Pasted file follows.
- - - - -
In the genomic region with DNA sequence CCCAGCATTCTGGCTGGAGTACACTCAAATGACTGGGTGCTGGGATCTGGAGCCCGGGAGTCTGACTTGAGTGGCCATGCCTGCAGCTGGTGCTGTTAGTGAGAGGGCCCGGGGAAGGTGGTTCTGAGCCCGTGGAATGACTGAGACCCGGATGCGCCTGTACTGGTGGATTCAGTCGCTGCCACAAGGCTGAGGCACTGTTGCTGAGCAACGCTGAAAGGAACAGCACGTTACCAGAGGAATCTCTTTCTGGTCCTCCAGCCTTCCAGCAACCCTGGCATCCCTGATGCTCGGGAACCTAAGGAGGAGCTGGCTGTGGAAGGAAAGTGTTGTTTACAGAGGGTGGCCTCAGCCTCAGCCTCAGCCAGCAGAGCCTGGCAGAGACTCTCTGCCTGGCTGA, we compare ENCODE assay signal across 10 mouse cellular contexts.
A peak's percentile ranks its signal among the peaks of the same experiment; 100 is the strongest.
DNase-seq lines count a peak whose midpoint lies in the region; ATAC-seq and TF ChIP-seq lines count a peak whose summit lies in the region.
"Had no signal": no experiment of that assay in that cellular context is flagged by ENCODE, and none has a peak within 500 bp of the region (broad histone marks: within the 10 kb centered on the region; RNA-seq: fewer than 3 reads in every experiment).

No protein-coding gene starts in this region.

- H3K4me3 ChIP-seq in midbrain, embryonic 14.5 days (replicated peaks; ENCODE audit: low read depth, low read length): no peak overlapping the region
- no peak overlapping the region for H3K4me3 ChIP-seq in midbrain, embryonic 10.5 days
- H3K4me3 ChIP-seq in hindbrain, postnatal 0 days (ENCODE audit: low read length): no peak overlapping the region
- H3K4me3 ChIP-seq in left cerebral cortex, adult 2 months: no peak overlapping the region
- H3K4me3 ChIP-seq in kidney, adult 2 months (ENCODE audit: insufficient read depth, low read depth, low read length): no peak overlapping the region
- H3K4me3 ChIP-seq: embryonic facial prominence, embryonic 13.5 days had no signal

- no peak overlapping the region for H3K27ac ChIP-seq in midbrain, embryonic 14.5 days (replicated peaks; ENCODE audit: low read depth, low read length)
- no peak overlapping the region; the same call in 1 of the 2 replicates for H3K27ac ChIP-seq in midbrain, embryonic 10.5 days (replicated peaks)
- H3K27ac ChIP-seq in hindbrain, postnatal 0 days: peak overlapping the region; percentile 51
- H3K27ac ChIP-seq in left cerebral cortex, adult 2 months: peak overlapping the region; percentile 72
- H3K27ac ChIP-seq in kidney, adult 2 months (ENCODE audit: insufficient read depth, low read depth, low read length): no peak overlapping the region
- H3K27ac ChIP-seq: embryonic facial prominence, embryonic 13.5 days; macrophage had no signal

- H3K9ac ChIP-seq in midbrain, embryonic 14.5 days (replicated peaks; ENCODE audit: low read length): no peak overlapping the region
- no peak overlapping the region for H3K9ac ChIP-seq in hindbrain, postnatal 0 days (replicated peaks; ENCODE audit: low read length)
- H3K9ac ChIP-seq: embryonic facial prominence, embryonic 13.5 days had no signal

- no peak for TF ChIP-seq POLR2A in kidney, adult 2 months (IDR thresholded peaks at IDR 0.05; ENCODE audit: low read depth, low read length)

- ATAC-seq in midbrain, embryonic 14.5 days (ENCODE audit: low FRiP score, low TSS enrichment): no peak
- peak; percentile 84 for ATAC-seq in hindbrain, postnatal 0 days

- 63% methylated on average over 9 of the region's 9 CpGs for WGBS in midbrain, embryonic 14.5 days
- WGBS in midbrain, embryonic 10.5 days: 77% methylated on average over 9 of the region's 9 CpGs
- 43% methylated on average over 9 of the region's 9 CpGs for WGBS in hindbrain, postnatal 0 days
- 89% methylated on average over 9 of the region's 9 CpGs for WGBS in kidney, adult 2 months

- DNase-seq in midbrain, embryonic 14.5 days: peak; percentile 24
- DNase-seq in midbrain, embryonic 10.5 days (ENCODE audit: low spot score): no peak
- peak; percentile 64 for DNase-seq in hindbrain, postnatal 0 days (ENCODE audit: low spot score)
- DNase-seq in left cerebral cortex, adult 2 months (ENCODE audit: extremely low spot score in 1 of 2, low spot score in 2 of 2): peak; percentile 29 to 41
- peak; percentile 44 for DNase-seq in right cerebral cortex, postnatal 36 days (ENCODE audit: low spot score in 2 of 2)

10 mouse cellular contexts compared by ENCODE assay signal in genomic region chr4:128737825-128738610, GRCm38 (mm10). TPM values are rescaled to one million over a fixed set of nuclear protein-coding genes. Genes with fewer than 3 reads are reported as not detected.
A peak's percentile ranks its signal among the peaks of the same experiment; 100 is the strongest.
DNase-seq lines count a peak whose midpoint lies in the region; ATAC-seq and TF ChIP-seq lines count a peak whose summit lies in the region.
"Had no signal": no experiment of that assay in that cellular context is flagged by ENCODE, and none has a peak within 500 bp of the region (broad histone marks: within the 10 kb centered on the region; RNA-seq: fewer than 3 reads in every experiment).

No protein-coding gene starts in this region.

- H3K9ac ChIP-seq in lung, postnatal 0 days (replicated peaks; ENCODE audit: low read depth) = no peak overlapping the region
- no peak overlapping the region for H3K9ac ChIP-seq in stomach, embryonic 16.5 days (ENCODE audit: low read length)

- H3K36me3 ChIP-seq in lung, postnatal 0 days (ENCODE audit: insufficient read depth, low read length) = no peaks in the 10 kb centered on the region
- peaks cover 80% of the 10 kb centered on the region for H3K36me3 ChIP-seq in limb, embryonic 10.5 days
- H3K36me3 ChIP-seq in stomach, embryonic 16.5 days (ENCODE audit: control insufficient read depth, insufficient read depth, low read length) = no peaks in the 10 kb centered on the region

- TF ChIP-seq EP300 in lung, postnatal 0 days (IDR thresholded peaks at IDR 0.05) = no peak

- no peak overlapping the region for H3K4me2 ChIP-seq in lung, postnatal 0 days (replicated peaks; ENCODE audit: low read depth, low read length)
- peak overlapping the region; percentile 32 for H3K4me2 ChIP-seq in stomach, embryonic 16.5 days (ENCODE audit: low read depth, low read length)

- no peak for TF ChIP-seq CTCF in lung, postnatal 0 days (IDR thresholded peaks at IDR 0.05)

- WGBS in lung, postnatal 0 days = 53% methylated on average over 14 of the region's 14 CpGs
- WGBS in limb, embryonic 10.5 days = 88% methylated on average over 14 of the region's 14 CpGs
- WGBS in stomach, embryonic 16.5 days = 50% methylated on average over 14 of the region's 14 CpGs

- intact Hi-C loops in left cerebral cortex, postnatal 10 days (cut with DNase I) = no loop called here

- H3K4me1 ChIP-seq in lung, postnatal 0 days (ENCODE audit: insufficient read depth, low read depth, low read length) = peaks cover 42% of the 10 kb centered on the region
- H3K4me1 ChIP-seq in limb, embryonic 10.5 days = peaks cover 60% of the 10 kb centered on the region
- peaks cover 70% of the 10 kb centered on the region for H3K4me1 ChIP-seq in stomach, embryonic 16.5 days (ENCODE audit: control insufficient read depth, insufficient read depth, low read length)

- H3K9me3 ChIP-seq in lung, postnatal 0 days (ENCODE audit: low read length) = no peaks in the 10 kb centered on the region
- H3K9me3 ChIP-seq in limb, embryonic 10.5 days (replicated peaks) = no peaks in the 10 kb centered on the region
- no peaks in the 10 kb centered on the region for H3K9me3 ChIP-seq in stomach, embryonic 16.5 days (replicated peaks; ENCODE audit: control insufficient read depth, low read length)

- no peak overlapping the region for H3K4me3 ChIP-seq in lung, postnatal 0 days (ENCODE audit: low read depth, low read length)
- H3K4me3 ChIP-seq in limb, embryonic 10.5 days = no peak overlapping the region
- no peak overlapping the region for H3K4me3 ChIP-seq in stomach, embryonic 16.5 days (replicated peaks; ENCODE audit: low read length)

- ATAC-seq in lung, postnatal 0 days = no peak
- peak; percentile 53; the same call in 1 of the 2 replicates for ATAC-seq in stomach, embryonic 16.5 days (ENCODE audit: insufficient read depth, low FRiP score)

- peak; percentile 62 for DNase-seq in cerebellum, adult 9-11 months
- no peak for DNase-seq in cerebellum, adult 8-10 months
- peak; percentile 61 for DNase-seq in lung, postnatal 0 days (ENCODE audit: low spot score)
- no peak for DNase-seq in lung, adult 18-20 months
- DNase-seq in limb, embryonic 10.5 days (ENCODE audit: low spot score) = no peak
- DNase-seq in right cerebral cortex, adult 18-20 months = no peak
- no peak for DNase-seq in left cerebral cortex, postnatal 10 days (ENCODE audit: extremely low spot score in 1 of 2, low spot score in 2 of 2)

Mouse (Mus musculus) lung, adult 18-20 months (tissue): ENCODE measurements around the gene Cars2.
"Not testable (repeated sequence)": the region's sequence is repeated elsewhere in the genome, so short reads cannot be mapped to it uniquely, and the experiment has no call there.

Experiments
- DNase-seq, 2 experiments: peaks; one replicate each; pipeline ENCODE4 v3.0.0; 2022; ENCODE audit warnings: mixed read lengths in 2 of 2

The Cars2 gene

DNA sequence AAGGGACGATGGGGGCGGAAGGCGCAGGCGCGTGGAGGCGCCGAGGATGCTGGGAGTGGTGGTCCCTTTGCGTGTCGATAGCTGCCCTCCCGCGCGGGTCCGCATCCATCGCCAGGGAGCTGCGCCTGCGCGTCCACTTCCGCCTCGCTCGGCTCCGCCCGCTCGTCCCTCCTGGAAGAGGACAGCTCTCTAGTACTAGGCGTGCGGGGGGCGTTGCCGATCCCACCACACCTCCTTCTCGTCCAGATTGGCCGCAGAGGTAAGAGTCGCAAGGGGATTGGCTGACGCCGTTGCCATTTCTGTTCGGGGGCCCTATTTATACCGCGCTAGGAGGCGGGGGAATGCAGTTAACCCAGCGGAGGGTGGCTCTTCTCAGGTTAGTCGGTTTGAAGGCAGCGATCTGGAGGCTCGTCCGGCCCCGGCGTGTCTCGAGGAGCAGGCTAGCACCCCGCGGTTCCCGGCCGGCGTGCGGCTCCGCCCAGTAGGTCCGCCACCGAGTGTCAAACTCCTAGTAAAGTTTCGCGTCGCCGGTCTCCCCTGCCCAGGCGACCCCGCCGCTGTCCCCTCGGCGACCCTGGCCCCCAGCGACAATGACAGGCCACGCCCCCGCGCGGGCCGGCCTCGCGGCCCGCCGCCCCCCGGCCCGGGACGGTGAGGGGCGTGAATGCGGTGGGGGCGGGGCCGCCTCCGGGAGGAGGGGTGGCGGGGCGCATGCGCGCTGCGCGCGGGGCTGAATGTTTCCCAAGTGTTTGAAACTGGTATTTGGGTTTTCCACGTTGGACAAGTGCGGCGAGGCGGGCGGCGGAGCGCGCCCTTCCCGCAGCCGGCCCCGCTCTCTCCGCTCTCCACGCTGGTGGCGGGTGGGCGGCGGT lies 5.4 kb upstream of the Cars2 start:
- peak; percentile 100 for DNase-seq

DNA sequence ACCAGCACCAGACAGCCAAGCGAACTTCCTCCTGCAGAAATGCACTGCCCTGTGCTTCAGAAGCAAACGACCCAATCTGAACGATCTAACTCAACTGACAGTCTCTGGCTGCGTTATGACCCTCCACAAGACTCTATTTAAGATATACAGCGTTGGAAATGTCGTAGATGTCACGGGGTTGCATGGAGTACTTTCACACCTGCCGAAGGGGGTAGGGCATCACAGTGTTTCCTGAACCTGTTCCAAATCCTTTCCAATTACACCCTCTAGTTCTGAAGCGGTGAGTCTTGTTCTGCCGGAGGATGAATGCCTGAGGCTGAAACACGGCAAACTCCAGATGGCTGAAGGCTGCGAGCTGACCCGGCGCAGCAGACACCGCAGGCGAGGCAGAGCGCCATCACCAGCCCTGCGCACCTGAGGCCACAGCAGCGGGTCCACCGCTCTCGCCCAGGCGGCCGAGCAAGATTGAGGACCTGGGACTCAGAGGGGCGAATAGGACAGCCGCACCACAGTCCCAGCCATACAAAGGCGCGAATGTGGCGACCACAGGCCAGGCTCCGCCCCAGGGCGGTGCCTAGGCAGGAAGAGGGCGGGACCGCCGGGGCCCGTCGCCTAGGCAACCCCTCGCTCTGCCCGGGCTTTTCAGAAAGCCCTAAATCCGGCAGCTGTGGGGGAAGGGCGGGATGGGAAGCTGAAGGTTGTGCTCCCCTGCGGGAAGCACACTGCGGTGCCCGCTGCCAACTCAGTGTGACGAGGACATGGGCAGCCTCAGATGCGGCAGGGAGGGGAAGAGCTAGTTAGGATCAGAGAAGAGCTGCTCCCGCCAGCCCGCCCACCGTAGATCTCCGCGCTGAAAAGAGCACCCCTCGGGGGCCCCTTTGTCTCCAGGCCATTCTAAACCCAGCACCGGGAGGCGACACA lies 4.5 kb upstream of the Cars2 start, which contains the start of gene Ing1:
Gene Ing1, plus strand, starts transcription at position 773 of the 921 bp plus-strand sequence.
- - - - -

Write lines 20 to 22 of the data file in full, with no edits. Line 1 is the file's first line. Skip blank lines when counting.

- H3K9ac ChIP-seq: embryonic facial prominence, embryonic 13.5 days had no signal

- no peak for TF ChIP-seq POLR2A in kidney, adult 2 months (IDR thresholded peaks at IDR 0.05; ENCODE audit: low read depth, low read length)

- ATAC-seq in midbrain, embryonic 14.5 days (ENCODE audit: low FRiP score, low TSS enrichment): no peak